I’ve spent a great deal of time over the last weeks compiling information on various facets of ebook creation, distribution, etc. I’ll be digging into many of these topics at length in upcoming posts, but for today I’d like to give you a nice, juicy linkdump from my own notes for your reading pleasure.
‘Leanpub’ is a Canadian company that pays you a 90% royalty rate, minus a $0.50 fee per book sold. You set your own price, and retain all rights to the books, including the right to publish elsewhere (Amazon, etc.) or sell to traditional publishers at some point. Their name is a reference to the idea that you can publish works-in-progress and get feedback along the way. In addition, you can publish compilations of blogs. I’ve read a few books that were compilations derived from blogs I like. It’s a great format. I’m getting pretty excited about these guys.
Smashwords is a distributor, and kind of a one-stop shop for taking your book from humble Word document to an ebook for sale with Apple, Amazon, Barnes and Noble, and more. Be aware that they take an additional royalty on top of the royalties each of those stores takes (as I understand it). However, they make ebook publishing dead simple, and do a lot of the book-creation and distribution legwork for you. Marketing is still your problem, though.
Barnes & Noble PubIt!
Barnes & Noble’s direct sales channel for the Nook. It looks like it’s available via their website as well.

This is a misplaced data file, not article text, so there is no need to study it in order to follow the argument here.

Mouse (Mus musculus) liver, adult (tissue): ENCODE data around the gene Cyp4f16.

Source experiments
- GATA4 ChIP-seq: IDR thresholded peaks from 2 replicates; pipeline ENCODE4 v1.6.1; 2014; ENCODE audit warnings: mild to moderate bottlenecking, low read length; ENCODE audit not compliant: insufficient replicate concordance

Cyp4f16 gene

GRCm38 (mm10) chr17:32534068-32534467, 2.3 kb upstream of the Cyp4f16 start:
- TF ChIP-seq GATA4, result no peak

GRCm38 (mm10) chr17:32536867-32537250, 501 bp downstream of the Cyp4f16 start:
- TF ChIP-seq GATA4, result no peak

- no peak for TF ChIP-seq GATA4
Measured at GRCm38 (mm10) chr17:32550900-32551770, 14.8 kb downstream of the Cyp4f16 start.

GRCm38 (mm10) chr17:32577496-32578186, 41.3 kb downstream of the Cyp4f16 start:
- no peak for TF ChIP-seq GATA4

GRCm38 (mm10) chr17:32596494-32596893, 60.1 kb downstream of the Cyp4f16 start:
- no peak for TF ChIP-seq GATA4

J.A. Konrath’s Blog
J.A. Konrath writes a lot about ebook and self-publishing at his blog. He’s gone from $40,000 salary midlister to being, in his words, “in the top tax bracket.” So it’s only one data point, but you can learn a lot about the game from reading his blog.
Calibre Ebook Software
Calibre is a free ebook reader. It also does conversions among various ebook formats. For those of you who are programmer-types, you can bypass the GUI and script
calibre using the command-line interface.
Finally, the SF & F writers of America (SFWA), which is sort of a trade organization for traditionally published writers, has a page up that has lots of useful links about scams and so forth, basically a signpost for what to avoid. They’re biased in favor of traditional
over self-publishing, but that is where their membership comes from, after all. Still plenty of interesting and useful information there, though.
[Image courtesy the_pale_side_of_insomnia under Creative Commons license.]